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December 4, 2023

Books are a point of connection: Sarah Balcazar | My Bookmark

Sarah Balcazar (she/her) is the national senior manager of marketing and communications at Reading Partners. Her first memory connected to reading was when her parents would read aloud to her and her brother. 

“My dad would read us books before bed and he would often start to dose off while reading to us.” Sarah says. “My brother and I would always eagerly await his nonsensical stream of consciousness while he drifted off into sleep, then we would laugh hysterically and repeat his gibberish. ‘Dad, you just said that the three little pigs should turn off the stove before they go to bed.’”

harry potter; books are a point of connection

From those early days reading with her family, Sarah was hooked on books. When she got to elementary school, Harry Potter was just gaining popularity. She remembers her fourth grade teacher reading aloud from Harry Potter and the Sorcerer’s Stone and being completely enthralled by the story and characters. 

“And as I started reading them independently, I was motivated and captivated by the storyline to read books with a higher page count than I had before. I felt so proud and accomplished to finish a whole Harry Potter book!” Sarah says. 

Sarah also loved Anansi the Spider and reading it over and over again as a kid. “The visuals were striking and the story was short, but engaging.”

In thinking back on her ever-evolving relationship with reading, Sarah remembers the joy of being read to as a kid. But, when teachers called on her to read aloud in class, she experienced some reading anxiety. 

“As an introvert, those situations created high-stakes scenarios that pushed me away from my love of reading,” she says.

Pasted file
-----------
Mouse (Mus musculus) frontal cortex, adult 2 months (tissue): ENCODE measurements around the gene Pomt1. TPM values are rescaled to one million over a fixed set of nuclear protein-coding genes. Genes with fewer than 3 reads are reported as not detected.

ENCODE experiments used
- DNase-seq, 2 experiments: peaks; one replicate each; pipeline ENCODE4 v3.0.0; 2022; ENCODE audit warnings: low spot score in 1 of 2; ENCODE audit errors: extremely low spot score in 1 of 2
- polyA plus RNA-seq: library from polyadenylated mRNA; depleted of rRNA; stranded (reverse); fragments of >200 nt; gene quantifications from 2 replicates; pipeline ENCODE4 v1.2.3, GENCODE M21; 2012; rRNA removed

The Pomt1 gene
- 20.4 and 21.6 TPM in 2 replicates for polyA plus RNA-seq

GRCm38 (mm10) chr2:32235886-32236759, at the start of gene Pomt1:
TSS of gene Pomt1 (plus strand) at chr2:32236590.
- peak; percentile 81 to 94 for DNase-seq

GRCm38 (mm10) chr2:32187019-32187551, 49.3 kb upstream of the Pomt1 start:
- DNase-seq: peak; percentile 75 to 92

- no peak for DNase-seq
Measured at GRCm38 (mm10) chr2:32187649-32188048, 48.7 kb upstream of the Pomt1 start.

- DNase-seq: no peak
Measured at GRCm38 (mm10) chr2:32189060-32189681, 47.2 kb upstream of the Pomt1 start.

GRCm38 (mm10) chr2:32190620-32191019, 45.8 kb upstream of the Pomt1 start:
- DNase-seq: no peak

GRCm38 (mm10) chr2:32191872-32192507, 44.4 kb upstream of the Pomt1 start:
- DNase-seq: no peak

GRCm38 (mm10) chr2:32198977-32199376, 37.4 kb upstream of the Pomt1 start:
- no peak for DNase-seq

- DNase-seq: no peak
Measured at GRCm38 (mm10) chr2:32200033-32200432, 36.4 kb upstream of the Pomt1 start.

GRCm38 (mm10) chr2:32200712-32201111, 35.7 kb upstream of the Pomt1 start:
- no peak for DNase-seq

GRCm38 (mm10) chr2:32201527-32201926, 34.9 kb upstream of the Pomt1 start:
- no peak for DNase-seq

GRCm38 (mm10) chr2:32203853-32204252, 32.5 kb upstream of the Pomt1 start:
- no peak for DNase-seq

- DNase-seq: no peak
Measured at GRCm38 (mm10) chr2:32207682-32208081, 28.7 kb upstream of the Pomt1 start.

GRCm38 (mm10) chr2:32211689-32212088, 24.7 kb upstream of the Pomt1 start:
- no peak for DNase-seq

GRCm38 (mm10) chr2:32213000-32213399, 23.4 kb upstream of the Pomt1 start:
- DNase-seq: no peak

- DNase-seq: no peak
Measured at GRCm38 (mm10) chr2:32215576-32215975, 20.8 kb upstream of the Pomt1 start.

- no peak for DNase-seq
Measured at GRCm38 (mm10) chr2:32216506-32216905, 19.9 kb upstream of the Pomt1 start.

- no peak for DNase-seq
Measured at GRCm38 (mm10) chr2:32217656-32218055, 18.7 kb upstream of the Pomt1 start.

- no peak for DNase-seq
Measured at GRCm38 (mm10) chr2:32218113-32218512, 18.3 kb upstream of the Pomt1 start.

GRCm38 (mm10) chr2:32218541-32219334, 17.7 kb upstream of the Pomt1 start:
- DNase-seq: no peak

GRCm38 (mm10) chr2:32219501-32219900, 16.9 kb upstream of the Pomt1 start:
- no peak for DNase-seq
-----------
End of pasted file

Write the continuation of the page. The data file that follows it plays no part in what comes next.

But as she’s grown into adulthood, Sarah feels grateful to have reading experiences more in her own control and without those negative aspects that shaped some of her early experiences.

Another big difference between then and now is the kind of books available to her. 

“Growing up in the 90s, there was a very limited selection of books published by or about people of color and native people,” Sarah says. “My parents made an effort to expose us to different experiences and perspectives through books, but the landscape was very limited and many books written about people of color were written by white authors. While there’s still a lot of room for diverse representation in children’s literature, my daughter’s shelves look, feel, and sound much different than mine did.”

love makes a family; books as a point of connectionSome of those books she added to her home library include Love Makes A Family by Sophie Beer, Grandmother Spider by Geri Keams, The Making of Butterflies by Zora Neale Hurston and adapted by Ibram X. Kendi, Change Sings by Amanda Gorman, Alma and How She Got Her Name by Juana Martinez-Neal, Dreamers by Yuyi Moralez, and Julian is a Mermaid by Jessica Love.

Sarah believes that having access to these and other books that showcase different experiences, perspectives, and opportunities is incredibly important. 

“Books offer an outlet and point of connection [for kids] to explore their unique interests and self-identity outside of their caregivers,” Sarah says. “I think about how validating it is for young kids today to read books like Julian is a Mermaid, which fully embraces self-expression and shows that there’s space and beauty in exploring and expressing your unique self.”

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